- Wait for your Shepsky puppy to be distracted or look away from you.
- Say your puppy’s name in an excited tone.
- Reward the puppy as soon as it turns towards you. Pair the treat with a verbal reward such as “good boy!” or a clicker to let the puppy know that the response is correct.
- Repeat the process several times during the day and in different situations when playing or watching TV. Diversifying training situations will help the pup generalize both the cue and the response and, with time, respond every time it’s called.
This Video is an Excellent Demonstration of These Steps…
5. Use Friendly Ways To Draw Your Puppy’s Attention
A Gerberian Shepsky puppy inherits its parents’ friendly and happy nature, especially the indiscriminately friendly Husky. That ‘puppy joy’ should not be ruined with unfriendly training methods like yelling.
Instead, use friendly methods like:
- Clapping your hands or tapping your fingers to stop your pup from soiling your carpet instead of yelling.
- Excitedly calling his name to draw the pup’s attention rather than shouting his name.
6. Be Your Gerberian Shepsky “Pack Leader”
Being a dog’s pack leader is often given a negative connotation, especially when the term ‘alpha’ is used. Here, however, we intend it in the positive sense of being your dog’s point of reference.
Depending on how much of the ‘pack gene’ your Shepsky puppy inherits from the Siberian Husky, you’ll need to be the reliable reference to which your puppy can turn.
For example, making your Shepsky puppy understand that there’s a schedule for meal times and that you control the schedule is a way of being a pack leader without making your pup feel repressed.
7. Tame the Hunter in Your Shepsky Puppy With a Leash
We mentioned earlier that both the German Shepherd and the Siberian Husky have a breed-related prey drive. Additionally, the Husky is known for its tendency to dig and escape.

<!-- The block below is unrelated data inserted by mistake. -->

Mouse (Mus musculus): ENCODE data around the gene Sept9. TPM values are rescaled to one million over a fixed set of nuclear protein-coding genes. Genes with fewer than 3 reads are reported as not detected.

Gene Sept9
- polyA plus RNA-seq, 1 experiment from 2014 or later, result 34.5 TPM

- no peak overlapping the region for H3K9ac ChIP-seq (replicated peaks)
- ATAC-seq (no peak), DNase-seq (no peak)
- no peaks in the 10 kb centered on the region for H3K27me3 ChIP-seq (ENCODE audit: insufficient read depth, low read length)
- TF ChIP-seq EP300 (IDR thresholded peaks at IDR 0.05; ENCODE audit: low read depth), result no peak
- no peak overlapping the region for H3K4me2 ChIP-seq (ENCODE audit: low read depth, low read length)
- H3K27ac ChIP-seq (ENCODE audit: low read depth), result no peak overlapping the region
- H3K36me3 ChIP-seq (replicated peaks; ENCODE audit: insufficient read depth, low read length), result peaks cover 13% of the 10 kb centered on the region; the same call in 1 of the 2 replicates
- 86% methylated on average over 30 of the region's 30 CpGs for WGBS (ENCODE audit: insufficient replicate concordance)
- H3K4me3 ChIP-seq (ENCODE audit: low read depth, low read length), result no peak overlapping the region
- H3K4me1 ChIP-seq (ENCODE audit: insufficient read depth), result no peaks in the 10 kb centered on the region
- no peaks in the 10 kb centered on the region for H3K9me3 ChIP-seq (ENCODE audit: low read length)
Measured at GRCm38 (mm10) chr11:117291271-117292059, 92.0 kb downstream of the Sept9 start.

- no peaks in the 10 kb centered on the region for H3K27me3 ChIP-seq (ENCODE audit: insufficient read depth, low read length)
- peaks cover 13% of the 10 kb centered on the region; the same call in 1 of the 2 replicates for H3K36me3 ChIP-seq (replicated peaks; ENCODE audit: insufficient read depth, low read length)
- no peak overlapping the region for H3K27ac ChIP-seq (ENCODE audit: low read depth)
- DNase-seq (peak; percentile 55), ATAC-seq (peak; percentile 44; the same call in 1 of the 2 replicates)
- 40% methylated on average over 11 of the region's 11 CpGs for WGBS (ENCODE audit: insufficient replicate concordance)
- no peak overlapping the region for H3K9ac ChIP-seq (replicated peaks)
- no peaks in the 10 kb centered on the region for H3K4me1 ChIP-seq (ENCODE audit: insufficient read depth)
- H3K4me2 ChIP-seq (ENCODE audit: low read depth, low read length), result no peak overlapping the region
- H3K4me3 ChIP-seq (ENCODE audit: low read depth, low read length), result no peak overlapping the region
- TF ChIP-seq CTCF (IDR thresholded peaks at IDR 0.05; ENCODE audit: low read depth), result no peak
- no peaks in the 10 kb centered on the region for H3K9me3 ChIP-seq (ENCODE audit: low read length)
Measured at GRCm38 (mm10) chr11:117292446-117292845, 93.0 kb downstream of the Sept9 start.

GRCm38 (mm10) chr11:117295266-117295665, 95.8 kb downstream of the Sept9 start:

To tame the hunter instinct in your Gerberian Shepsky puppy, teach your pup to walk on a leash. Letting your Shepsky puppy off-leash in parks is not advised, especially if complete obedience training has not been done.
I advocate you stick with the positive reward-based training and follow these two steps to train your Shepsky puppy to walk on a leash:
Step 1. Start Indoors
Start by letting your Gerberian Shepsky puppy wear a leash or harness inside the house before going outdoors.
Using the leash during play or training time when you give treats will make the pup associate the leash with positive outcomes.
Alternatively, use the leash for short periods during the day and reward the puppy every time he walks around for a while with the leash or comes to you when you call. Accompany the treat with a clicker sound or a verbal reward like “yes!” or “good boy!”
If you use a harness, reward your puppy’s patience while putting it over his body and working the straps. Ensure to get the most comfortable harness for your young puppy because being comfortable will work in favor of your Shepsky training.
I recommend the Walk Your Dog With Love No-Pull Harness for these reasons:
- It’s a front clip harness providing better steering and greater control.
- It’s the harness I use – your dog just can’t pull.
- It’s light on your little furry friend and is made with a soft and breathable air mesh fit for any weather.
- Easy to fit with a choice of styles and colors.
- It has reflective bands to aid your little pup’s visibility.
You can check out my review here, Walk Your Dog With Love Harness: An Owners Review.
Step 2. Proceed to the Outdoors
The outdoor step in teaching your Shepsky puppy to walk on a leash is going to be challenging because the sights, smells, and sounds can be a great distraction for your pup.
Make your puppy’s first outdoor walks short. Notice any attempts to pull or lunge and use the verbal cues you have taught your puppy to draw its attention. Reward the puppy every time it responds to a cue.
It would help if you stayed still any time your Shepsky puppy tried to pull the leash and give the same verbal reward and treats you use indoors any time your puppy stops pulling.
Let’s Wrap This Up!
The question of how to train a German Shepherd Husky mix puppy is common among new owners.
Begin by learning the inheritable qualities of parent breeds that can make your Shepsky offspring more or less trainable.
Luckily, the intelligence, high energy, and the need for mental stimulation make a Gerberian Shepsky highly trainable. However, an inherited dose of stubbornness or self-will can require a bit of patience and persistence from your side.
Use positive reward-based training with your friendly Gerberian Shepsky always, and you are sure to have an enjoyable training time with your pup.